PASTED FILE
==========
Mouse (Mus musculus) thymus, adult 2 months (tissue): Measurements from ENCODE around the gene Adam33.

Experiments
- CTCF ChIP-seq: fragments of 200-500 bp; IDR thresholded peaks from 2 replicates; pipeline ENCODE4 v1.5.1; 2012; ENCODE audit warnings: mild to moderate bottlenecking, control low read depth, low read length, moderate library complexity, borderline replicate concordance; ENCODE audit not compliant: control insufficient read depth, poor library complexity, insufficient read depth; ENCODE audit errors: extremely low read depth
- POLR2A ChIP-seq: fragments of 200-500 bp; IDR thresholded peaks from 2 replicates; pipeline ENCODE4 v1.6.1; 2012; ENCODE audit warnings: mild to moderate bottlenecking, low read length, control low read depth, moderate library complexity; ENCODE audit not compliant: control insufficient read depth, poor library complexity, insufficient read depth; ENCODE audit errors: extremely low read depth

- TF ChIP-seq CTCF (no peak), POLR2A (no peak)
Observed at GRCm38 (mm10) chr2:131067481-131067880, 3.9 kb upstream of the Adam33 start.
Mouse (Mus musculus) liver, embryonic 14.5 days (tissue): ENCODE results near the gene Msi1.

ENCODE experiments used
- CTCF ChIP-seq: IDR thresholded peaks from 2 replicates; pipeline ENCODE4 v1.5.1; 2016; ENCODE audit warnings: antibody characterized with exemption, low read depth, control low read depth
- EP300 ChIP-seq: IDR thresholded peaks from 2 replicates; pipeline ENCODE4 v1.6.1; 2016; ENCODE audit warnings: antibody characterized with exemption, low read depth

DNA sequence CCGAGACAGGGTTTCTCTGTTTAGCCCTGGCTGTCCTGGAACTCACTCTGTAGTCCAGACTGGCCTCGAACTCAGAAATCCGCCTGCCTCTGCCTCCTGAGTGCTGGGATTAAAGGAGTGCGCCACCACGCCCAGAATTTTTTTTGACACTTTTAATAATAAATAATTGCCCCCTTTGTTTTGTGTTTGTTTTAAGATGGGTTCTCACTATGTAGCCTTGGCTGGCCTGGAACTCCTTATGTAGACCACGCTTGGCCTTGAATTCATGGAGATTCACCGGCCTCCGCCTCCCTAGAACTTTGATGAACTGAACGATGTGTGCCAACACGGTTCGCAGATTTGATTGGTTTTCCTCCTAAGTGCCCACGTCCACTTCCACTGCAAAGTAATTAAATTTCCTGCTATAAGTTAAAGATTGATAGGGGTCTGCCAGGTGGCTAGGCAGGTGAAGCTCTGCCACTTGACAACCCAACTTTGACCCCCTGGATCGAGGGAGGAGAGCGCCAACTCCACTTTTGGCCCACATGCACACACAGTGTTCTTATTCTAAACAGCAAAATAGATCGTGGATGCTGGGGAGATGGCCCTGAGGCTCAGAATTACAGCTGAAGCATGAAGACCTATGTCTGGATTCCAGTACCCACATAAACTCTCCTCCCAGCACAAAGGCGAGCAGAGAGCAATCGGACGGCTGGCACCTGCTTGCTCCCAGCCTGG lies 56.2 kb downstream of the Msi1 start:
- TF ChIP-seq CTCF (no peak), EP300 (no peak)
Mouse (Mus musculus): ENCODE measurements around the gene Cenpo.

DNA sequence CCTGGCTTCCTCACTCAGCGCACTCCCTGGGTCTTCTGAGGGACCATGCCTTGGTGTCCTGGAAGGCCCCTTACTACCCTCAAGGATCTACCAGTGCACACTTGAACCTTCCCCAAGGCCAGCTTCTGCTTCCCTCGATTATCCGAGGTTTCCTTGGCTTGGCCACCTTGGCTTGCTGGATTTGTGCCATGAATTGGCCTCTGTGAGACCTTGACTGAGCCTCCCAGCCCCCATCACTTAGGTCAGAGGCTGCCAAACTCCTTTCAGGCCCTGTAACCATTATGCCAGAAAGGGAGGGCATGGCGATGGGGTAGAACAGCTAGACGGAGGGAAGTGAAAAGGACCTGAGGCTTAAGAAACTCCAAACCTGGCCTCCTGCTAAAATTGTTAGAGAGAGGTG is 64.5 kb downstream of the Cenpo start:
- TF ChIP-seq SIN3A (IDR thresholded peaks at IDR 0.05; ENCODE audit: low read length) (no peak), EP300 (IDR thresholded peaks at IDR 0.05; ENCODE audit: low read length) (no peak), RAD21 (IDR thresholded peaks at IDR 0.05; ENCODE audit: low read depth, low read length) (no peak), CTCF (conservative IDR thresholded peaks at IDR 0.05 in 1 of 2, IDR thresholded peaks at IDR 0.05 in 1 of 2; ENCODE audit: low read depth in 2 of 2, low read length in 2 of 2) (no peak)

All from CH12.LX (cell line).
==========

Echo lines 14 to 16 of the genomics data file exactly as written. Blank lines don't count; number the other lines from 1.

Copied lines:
DNA sequence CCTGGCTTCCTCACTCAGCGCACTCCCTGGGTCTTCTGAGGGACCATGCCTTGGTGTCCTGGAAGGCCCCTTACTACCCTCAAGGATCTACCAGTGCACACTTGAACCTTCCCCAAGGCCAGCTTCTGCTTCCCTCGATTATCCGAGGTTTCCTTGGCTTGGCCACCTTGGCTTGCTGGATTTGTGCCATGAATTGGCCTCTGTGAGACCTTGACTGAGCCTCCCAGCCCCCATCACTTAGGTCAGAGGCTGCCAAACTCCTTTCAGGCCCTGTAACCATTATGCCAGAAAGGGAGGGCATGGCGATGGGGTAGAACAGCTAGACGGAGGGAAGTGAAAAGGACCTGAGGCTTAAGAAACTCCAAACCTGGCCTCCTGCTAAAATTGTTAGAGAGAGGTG is 64.5 kb downstream of the Cenpo start:
- TF ChIP-seq SIN3A (IDR thresholded peaks at IDR 0.05; ENCODE audit: low read length) (no peak), EP300 (IDR thresholded peaks at IDR 0.05; ENCODE audit: low read length) (no peak), RAD21 (IDR thresholded peaks at IDR 0.05; ENCODE audit: low read depth, low read length) (no peak), CTCF (conservative IDR thresholded peaks at IDR 0.05 in 1 of 2, IDR thresholded peaks at IDR 0.05 in 1 of 2; ENCODE audit: low read depth in 2 of 2, low read length in 2 of 2) (no peak)

All from CH12.LX (cell line).